The golden glow of marigold garlands is the season’s signature Traditional torans made by Adivasi artisans add beauty to festvities

11, Nov 2021 | Mamta Pared

“Hurry up kids. You work less and chat more,” Jayashree Parade was prodding her children to work faster as they all threaded marigold flowers to make the beautiful garlands which are a must have for all significance prayers and occasions in India. In order to protect and preserve these freshly flowers on the plateau, the family has built a hut and lives near the space that they have designated for the purpose, near the forest area.

“Oh mummy, people passing by will hear what you are saying and will come and help us, isn’t it so sister?” the children asked. The children enjoyed making the garlands and toran (door decorations) from the marigold flowers interspersed with mango leaves.

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Every morning they go to pluck marigold flowers and collect mango leaves. These marigold flowers, which bloom on the slopes of the hill, are one of the best ways for them to earn the festive season around Diwali. Marigold flowers, which bloom on the plateau, and the green, bitter-tasting wild fruits called Chibud, which grow in the forest, are brought to the city and sold by the tribal folks. Traditional ‘diyas’ or oil lamps are made from Chibud.

“Aunty, how much do you sell the garlands for?” I asked. “Garlands are usually sold for Rs 50 to Rs 60 during Dussehra season, let’s see what happens after Diwali,” she said, adding “Torans are sold at Rs 20 to Rs 30 per meter.”

Dress up the doorways with fragrance

The family makes their signature toran by weaving together mango leaves, marigold flowers and rice husk (lomb) which is called ‘long’ in the city. These toran and marigold flowers have a special significance around Diwali.

During festivals the tribals offer the marigold flowers to their deities and worship them, and after that day, marigold flowers are also worn in the hair. On the other hand, in some places, the same flowers are sold in the market and ensure that the families can celebrate festivals well with the money earned from it. Garlands and toran which are prepared are sold in Vasai-Virar market.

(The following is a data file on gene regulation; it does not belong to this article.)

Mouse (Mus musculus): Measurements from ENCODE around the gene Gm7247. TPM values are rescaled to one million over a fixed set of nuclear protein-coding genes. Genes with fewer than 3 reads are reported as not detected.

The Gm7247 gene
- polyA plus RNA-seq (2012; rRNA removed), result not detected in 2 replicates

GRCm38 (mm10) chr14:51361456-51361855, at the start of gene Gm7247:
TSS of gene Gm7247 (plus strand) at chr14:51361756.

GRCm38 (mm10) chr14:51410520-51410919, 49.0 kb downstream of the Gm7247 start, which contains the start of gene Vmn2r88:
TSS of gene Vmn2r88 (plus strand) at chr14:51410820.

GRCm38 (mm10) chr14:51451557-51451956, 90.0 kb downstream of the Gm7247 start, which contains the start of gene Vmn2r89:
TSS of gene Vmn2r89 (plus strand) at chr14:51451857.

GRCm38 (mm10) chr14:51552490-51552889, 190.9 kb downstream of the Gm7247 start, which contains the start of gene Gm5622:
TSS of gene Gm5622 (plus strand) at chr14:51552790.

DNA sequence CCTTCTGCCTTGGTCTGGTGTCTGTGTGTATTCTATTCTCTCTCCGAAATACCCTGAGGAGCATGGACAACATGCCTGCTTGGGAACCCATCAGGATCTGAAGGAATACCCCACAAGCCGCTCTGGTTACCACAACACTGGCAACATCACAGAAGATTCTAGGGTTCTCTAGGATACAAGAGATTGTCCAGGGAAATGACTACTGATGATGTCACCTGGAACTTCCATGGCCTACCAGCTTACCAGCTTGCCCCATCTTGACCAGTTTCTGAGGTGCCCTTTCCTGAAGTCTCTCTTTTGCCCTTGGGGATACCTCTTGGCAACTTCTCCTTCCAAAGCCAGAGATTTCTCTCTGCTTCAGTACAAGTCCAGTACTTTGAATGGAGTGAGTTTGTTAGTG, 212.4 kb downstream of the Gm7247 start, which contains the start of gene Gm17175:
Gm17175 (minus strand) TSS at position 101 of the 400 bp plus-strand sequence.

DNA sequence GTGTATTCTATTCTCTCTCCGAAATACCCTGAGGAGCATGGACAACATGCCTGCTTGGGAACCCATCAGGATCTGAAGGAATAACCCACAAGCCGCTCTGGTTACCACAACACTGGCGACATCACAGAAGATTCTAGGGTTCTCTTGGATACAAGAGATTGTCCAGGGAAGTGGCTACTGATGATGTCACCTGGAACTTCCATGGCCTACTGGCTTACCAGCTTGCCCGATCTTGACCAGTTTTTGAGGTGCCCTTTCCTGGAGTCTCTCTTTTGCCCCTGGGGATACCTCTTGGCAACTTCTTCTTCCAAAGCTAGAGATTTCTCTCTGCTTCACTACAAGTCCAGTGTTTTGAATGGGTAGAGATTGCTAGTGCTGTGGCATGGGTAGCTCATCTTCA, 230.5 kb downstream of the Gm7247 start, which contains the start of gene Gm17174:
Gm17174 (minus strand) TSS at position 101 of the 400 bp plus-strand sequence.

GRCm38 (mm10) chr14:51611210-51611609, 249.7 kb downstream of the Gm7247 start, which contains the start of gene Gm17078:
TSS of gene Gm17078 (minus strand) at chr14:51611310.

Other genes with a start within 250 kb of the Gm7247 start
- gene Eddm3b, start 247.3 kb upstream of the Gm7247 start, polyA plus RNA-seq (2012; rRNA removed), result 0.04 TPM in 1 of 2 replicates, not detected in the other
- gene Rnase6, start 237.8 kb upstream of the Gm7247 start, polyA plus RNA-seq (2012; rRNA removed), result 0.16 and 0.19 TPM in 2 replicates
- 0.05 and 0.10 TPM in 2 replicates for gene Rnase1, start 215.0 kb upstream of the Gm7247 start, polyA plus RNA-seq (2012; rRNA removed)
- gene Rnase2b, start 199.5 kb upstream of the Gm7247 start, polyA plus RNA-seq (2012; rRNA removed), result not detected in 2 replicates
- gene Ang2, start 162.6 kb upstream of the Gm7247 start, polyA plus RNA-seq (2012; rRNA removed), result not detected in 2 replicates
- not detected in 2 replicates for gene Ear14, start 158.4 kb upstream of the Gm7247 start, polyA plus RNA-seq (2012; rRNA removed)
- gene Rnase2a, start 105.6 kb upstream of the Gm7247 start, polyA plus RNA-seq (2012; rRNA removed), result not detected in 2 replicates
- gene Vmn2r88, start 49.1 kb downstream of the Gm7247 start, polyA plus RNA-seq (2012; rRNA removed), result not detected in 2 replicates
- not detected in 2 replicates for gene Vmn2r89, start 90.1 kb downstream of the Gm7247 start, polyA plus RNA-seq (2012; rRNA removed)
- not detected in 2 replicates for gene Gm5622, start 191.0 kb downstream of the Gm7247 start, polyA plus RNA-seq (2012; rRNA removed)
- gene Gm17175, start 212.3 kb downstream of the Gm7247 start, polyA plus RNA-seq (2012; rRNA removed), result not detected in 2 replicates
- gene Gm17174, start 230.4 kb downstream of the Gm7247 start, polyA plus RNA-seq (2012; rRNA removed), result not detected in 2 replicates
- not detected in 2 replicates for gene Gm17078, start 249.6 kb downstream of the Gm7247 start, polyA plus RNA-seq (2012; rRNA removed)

Jayashree Parade recalled that in the past, when there was no vehicle facility, the family would get up early in the morning and walk to the bus stand balancing a load of garlands on their heads. A bus full of many such loads used to go to the city. The fragrance would linger on. Now the villagers come together and arrange a private vehicle. People stay up all night in the city preparing garlands and toran and after selling them they return home the next day. However, some city folks do not understand the hard work put into making each garland and find bizarre ways to bargain.

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Jayashree Parade recalled an incident one season when a man came to buy a toran. “He stretched out both his hands like wings and said that the measure of both his hands was one meter. The man was tall and his arms were long. I told him, brother I understand what you are trying to say, but you go ahead and buy it from someone who will give you such a meter,” says Parade. She laughed loudly at the memory and said, “People think we are illiterate and ignorant and we don’t know anything”. Her kids had a good laugh at this and with renewed energy began making garlands and toran at a higher speed.

This report is part of CJP’s Grassroots Fellowship Program, and has been written by Mamta Pared who hails from the Warli tribe and lives with her family in Nimbavali village in Palghar district. Here she showcases how life-long poverty and deprivation affect people’s approach to life and livelihood.

Meet Mamta Pared

Mamta Pared is a young Adivasi woman hailing from the Warli community. She lives with her family in Nimbavali village in Palghar district. Her mother is unlettered, while her father was educated up to the fourth standard. After they got married, her parents started working together at a brick kiln. Every year, their family used to migrate for employment and live near brick kilns, six out of twelve months. There are five siblings, the youngest was born when Mamta was five years old. As the eldest daughter in the family, she was responsible for caring for her siblings, and also helped with household chores. She had to skip school frequently and stay home to take care of her brothers. But she studied hard, passed scholarship exams, stayed in a government hostel, even borrowed money to pay college fees. Mamta eventually earned a Bachelor’s degree in Mass Media.

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